Emissions rule calls future of city power plant into question

Thursday, March 8, 2012 | 6:00 a.m. CST; updated 7:30 p.m. CST, Thursday, March 8, 2012
The No. 5 turbine at the Municipal Power Plant in Columbia forces steam through a turbine to produce electricity.* This is the oldest turbine currently running there, a part of the plant since 1957. Following the creation of new EPA regulations, old boilers and turbines at the power plant will be assessed beginning in April by the Lutz, Daily and Brain engineering firm in order to see if the old equipment can be brought up to date. If the old equipment is not worth updating, the plant will not be able to continue running.

COLUMBIA — The bright rays of an industrial flashlight shine down into the cold belly of boiler No. 7. Its dark cavern routinely fires up an inferno of 2,500 degrees to burn coal and wood at the local power plant.

Christian Johanningmeier, power production superintendent, points the light at the walls of the dark belly and says the pipes inside need to be checked to determine whether they've corroded over time. 



The city has hired an engineering firm to inspect the coal and wood burning boilers and turbines at the Municipal Power Plant and determine whether it's cost effective to add equipment to meet new federal air pollution standards.

Columbia Water and Light plans to ask the Columbia City Council to pay Lutz, Daily & Brain up to $568,100 for a three-part study of the power plant on Business Loop 70. Christian Johanningmeier, power production superintendent, said the inspection and testing of the plant is expected to be done when the plant is shut down in April, May and June.

Part 1: Engineers will test the plant's performance, evaluate boilers that use coal and wood chips to generate electricity and determine how much longer the boilers will remain useful. Cost: $283,500.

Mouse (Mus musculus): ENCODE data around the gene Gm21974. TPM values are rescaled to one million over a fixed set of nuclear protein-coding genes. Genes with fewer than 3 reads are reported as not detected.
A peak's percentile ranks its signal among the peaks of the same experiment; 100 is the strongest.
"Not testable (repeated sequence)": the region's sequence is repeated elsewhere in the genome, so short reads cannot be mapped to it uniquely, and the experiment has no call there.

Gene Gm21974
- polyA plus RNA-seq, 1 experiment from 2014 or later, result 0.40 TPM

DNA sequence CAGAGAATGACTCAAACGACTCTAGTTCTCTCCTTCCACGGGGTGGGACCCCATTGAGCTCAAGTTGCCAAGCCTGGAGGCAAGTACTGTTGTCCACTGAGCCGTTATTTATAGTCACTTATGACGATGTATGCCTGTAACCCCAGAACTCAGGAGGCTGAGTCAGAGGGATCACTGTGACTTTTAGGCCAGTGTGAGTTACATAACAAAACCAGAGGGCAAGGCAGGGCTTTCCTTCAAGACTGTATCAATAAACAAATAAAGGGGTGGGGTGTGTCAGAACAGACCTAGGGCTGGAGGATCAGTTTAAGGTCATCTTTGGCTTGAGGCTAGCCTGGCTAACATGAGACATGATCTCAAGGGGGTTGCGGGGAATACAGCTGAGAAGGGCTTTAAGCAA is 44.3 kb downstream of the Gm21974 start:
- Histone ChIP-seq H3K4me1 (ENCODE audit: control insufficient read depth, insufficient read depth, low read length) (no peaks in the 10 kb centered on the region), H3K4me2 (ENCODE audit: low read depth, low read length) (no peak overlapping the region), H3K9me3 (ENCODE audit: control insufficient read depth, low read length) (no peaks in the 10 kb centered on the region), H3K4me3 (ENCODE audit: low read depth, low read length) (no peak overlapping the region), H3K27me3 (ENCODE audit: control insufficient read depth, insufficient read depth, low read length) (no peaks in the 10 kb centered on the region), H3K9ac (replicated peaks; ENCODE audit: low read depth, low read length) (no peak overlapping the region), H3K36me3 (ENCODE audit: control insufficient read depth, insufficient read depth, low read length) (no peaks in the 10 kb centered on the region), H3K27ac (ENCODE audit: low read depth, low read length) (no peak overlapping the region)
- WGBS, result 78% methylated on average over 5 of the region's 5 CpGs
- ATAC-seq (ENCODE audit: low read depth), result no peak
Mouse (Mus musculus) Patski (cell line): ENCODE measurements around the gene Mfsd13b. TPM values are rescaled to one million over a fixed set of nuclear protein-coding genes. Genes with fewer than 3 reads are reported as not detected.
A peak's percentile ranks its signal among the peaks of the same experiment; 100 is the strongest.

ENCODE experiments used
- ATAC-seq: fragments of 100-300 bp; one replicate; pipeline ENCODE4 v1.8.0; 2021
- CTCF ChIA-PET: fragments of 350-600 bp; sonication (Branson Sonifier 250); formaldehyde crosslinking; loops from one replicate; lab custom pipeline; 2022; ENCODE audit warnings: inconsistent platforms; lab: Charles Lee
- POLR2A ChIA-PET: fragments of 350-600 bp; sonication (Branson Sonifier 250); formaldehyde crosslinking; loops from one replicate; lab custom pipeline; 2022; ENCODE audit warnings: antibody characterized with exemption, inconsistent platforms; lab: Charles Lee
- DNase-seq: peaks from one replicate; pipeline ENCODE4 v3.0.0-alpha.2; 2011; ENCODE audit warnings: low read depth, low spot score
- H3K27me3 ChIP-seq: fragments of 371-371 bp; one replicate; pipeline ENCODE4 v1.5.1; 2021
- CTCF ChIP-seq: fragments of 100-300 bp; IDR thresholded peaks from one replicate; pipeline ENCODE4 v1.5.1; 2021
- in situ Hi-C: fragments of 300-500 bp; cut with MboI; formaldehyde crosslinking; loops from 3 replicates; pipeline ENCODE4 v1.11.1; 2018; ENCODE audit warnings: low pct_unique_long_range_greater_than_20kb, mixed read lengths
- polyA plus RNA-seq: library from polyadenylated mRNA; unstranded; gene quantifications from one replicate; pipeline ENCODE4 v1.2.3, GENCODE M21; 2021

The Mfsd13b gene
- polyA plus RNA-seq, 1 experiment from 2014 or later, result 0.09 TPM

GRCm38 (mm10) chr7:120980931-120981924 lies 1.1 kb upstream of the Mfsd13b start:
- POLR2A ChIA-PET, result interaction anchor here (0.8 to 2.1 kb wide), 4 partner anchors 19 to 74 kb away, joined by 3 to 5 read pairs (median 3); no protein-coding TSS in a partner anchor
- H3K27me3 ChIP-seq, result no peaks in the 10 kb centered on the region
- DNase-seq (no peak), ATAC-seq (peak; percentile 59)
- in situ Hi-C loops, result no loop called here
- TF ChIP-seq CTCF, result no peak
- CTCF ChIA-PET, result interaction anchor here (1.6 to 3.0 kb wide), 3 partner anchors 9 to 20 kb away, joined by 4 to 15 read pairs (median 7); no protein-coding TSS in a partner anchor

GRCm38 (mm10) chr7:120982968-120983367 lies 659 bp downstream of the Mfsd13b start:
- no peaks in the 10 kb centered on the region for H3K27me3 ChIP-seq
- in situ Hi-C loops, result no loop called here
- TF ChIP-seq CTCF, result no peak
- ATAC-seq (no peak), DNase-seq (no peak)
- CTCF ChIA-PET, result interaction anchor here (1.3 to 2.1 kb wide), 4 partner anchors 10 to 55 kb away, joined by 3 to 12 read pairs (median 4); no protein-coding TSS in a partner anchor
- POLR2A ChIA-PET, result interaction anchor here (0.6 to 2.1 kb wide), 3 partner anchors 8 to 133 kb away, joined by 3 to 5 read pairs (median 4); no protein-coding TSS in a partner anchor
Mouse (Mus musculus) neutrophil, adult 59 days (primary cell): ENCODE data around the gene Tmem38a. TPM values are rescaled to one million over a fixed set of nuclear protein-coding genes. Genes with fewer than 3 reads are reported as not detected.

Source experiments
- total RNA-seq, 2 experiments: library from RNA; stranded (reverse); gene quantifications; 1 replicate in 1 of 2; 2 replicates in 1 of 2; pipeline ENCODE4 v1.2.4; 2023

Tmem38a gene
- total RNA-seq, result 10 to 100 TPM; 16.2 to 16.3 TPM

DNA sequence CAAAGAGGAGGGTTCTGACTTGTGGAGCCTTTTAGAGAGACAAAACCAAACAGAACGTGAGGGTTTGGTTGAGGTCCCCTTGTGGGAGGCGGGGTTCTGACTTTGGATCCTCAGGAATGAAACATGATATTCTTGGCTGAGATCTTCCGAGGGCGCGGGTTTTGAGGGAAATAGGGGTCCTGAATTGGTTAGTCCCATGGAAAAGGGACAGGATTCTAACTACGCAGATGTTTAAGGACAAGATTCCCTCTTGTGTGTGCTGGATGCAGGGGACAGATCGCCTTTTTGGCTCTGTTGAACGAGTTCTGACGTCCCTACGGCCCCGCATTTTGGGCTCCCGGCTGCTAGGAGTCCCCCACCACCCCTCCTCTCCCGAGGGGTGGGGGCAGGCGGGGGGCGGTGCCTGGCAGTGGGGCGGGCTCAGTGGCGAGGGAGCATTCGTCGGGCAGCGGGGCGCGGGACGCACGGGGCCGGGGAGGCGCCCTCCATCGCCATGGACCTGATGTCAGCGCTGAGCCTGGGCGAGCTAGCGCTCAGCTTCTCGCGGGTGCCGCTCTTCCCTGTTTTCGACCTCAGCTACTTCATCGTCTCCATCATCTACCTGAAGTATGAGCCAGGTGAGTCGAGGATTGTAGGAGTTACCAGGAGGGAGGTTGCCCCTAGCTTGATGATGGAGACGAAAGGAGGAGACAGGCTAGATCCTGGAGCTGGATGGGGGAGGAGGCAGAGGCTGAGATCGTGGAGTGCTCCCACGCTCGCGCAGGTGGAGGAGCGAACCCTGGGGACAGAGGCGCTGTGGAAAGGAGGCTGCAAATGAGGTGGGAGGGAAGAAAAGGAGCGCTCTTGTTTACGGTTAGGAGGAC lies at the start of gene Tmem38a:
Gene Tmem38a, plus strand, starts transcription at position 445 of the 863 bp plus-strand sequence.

Part 2: The firm will inspect and analyze the plant's many parts that work in tandem with the turbines and boilers, including condensers, cooling towers, air compressors and chimney. After the inspection, engineers will submit a report to Columbia Water and Light. Cost: $263,200.

Part 3: This section of the plan is optional. According to the proposal, it would involvecreating a strategy to comply with air pollution regulations issued by the Environmental Protection Agency that are the driving force behind the study. Columbia Water and Light plans to decide whether to continue to part three once the state of the Environmental Protection Agency's rules have become more defined. Cost: $21,400.

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The aging coal and wood burning boilers and turbines at the Municipal Power Plant, along with all the peripheral parts, are in line for their most intense inspection since the plant began operation.

"To my knowledge, we've never done an inspection to this degree or depth," Johanningmeier said.

Columbia Water and Light plans to hire an engineering firm to determine whether it makes economic sense to update the plant to comply with new air pollution regulations or to shutter the plant that's been generating electricity for Columbia since 1914.

The plant won't be able to operate in the future without expensive new equipment to reduce emissions of sulfur dioxide and nitrogen oxides, along with other pollutants, that the Environmental Protection Agency has concluded contribute to respiratory illnesses and other health problems.

The restrictions are also designed to reduce fine particles in power plant emissions — some as small as 1/30th the diameter of a strand of human hair — that can easily be inhaled into the lungs, according to the EPA.

Johanningmeier said the new equipment needed to reduce emissions includes a long list of possible technologies with names such as an electrostatic precipitator, over-fire air system or combustion optimization.

Any additions to update the boilers and other parts of the plant could cost millions and would likely require a public vote on a bond issue to finance, said Tad Johnsen, director of Columbia Water and Light.

An engineering firm has already determined that new technology could be installed to accommodate the new air pollution rules.

The remaining question, however, is whether the new equipment would last as long as the boilers and turbines at the power plant, which range from 41 to 55 years old. The city has asked the engineering firm Lutz, Daily & Brain, based in Overland Park, Kan., to determine whether updating the boilers and turbines would be worth the expense.